Sunday, March 9, 2014

Insidious Chapter 2: Sexual Deviancy as a Threat

It's unusual to see a horror film like Insidious Chapter 2 these days. In it a man turns serial killer because his mother forcibly raised him as a girl. Sexual confusion, deviance, and transvestism are presented either as sources of evil or creepy things to be feared.

One could argue that it was denying the man his true (heterosexual) orientation -- not his transvestism -- that compelled him to kill, but that requires some thought. On the story's surface -- which is all that most viewers will consider -- a man in a woman's dress is presented as creepy and dangerous.

When I saw this surprise revelation onscreen, I suddenly realized how rarely sexual deviancy is depicted as threatening in modern horror films, as compared to 30-50 years ago. Sexual deviants (is that term still used today?) were a common threat in horror and crime films of the 1960s, 1970s, and 1980s, with examples too numerous to list in their entirety. But consider a few examples...

A serial killer with an incestuous love for his mother (Psycho). A murderous lesbian couple doing the work of Satan (The Sentinel). A lesbian punished for her sexual sin (Class Reunion Massacre). A brother who rapes his sister (The Unseen). A transvestite serial killer (Terror Train). A gay transvestite serial killer (Hide and Go Shriek). A male transvestite in love with his sister (Stripped to Kill). A mother who castrates her son (Castle Freak).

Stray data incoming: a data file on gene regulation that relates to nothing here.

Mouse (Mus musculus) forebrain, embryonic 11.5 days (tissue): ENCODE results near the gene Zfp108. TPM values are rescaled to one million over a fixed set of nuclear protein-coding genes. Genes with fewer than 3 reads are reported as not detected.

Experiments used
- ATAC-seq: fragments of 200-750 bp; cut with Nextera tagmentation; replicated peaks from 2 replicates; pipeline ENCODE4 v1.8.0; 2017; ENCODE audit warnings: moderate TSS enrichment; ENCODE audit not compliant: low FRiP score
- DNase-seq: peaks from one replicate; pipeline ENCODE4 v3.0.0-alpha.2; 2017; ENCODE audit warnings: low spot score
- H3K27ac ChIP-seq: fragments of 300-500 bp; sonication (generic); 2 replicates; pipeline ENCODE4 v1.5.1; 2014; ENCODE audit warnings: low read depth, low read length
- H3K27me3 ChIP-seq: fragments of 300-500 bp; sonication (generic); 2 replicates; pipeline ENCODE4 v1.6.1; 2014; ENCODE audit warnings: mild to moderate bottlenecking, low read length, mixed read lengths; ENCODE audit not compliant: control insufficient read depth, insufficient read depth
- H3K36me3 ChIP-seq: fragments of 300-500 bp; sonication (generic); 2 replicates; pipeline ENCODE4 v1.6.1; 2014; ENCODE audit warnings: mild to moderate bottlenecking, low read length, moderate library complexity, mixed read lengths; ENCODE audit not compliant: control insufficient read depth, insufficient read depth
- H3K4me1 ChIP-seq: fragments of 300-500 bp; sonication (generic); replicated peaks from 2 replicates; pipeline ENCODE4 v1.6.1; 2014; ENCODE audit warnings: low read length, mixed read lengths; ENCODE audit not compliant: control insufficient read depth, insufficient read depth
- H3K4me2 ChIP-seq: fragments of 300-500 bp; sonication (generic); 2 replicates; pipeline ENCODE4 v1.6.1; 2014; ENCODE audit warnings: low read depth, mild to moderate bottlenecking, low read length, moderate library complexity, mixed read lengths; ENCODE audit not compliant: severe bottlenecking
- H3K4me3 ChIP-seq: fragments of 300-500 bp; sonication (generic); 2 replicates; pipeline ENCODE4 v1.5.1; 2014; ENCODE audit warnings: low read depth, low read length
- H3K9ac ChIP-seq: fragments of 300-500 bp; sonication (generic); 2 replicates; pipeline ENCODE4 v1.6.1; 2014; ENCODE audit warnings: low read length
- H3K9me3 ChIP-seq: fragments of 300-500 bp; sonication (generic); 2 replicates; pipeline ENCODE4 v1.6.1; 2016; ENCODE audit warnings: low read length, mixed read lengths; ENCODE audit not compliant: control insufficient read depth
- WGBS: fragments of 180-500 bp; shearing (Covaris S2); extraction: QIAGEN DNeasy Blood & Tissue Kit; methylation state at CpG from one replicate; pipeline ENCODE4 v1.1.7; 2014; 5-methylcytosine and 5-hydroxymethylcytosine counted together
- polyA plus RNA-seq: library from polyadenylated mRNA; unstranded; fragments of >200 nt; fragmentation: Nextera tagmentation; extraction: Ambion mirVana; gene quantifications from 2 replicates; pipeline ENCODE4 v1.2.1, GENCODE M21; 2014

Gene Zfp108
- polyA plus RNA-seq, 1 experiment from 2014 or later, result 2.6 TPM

A film that mirrors Insidious Chapter 2 especially closely is Sleepaway Camp, wherein a young boy is forcibly raised as a girl. After a sex change, s/he continues serial killing in the sequels.

Today there are parents who are openly raising boys as girls (or visa versa) and insisting that, though their child has a penis, the world recognize him as a girl. What was once considered a source of horror, something to be hidden from the world, is now proudly proclaimed.

Critics debate whether horror is an inherently progressive or conservative genre. In Monsters from the Id, E. Michael Jones argues that horror is mostly about deviance from traditional sexuality. Nevertheless, modern horror films have mostly followed society's changing attitudes toward sexuality, making Insidious Chapter 2's retro-sexuality a curiosity.


For more about interpreting themes in horror films, see Horror Film Aesthetics: Creating the Visual Language of Fear. This blog represents a continuing discussion of my views on horror, picking up from where the book left off.

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